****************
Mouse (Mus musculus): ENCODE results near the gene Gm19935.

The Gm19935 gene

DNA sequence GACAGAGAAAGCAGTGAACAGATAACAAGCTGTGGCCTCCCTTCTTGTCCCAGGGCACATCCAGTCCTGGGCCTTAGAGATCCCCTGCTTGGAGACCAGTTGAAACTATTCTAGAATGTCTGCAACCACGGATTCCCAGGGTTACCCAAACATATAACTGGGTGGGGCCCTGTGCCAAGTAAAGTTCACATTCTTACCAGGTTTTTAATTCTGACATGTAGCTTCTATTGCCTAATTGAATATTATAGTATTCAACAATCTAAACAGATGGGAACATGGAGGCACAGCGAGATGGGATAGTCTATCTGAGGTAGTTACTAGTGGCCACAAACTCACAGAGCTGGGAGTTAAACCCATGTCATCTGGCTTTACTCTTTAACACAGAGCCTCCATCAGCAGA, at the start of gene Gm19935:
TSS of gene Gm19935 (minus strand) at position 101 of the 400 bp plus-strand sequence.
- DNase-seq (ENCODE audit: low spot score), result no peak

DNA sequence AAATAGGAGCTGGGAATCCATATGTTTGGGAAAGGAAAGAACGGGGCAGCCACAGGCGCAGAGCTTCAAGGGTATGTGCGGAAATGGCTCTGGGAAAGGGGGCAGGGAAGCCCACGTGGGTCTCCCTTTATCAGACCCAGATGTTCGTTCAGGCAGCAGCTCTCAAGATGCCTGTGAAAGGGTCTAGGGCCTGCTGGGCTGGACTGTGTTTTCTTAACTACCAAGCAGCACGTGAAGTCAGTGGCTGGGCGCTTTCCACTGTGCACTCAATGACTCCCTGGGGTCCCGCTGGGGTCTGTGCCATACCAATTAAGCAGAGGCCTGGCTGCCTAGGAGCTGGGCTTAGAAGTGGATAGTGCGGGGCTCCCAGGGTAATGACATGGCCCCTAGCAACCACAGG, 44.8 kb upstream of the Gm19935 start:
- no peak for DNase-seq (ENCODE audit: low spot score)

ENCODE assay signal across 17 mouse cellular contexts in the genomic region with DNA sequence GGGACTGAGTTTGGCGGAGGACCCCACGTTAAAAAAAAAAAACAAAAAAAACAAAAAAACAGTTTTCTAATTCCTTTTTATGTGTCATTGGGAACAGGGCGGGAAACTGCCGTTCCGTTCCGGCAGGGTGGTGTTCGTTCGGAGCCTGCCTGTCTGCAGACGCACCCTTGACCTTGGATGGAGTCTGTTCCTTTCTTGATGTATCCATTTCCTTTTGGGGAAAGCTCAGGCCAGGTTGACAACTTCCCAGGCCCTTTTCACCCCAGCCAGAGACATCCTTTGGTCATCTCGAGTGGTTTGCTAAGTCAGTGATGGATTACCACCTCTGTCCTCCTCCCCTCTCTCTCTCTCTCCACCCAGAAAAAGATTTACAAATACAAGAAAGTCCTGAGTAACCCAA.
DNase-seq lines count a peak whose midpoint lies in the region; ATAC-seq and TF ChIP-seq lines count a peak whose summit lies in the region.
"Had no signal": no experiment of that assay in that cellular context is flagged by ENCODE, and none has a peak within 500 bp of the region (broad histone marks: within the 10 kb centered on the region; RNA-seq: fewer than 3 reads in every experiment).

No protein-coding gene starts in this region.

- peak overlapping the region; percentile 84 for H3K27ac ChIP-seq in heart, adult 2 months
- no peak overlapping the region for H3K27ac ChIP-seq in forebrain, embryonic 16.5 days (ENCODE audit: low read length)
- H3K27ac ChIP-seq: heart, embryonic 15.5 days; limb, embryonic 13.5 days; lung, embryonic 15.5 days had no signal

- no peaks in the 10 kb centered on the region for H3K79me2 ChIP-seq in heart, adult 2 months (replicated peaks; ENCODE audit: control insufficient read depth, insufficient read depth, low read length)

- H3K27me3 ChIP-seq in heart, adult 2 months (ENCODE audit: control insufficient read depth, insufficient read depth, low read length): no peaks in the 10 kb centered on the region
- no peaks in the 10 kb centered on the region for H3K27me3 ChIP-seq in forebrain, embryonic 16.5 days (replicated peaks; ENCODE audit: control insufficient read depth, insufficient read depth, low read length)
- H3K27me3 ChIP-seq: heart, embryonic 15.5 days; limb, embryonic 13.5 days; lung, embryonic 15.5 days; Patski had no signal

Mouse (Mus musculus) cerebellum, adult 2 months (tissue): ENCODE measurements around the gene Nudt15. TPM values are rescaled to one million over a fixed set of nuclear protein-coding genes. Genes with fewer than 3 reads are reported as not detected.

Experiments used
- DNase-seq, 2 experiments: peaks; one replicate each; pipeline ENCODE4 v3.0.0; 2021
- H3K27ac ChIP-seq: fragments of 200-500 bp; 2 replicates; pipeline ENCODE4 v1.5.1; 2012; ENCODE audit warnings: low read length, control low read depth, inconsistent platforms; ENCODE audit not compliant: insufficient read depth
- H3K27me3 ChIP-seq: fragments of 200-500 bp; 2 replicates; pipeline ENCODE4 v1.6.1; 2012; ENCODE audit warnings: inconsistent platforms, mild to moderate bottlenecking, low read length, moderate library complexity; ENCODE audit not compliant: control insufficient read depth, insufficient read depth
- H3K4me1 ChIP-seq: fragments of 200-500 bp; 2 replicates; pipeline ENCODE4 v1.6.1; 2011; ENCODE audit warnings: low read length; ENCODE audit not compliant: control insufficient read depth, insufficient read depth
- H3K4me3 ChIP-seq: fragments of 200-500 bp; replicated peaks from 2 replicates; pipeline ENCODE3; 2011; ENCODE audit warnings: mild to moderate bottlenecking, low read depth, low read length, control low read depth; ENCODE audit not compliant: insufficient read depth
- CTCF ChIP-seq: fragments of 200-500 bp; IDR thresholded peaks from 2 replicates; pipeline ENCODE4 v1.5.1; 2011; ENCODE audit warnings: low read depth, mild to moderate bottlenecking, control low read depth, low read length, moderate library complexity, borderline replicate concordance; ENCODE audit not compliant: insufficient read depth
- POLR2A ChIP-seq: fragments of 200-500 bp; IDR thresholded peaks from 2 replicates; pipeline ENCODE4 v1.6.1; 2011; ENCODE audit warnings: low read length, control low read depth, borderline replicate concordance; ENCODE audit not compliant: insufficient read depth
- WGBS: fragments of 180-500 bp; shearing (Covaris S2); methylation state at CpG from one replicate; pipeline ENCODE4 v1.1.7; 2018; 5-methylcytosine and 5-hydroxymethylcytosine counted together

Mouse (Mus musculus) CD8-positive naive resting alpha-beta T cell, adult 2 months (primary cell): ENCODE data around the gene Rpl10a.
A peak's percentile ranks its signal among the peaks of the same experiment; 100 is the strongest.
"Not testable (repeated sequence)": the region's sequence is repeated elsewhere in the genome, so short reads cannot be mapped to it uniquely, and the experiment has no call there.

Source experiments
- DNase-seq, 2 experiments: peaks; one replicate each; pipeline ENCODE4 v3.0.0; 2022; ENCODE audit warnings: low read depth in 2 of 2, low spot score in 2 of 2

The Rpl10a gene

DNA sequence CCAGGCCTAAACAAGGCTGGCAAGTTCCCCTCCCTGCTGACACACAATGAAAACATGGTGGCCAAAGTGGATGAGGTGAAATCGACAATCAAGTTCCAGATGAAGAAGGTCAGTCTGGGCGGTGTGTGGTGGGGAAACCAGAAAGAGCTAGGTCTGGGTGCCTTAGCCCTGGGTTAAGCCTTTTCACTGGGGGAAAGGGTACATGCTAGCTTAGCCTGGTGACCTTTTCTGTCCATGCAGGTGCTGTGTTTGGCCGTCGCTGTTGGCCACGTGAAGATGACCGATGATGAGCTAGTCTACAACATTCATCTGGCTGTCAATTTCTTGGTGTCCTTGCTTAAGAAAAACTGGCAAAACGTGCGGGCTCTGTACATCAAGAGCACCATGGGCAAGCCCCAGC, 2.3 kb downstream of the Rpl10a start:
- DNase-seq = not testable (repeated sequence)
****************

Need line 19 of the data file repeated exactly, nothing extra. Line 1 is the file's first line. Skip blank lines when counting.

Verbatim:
Mouse (Mus musculus) cerebellum, adult 2 months (tissue): ENCODE measurements around the gene Nudt15. TPM values are rescaled to one million over a fixed set of nuclear protein-coding genes. Genes with fewer than 3 reads are reported as not detected.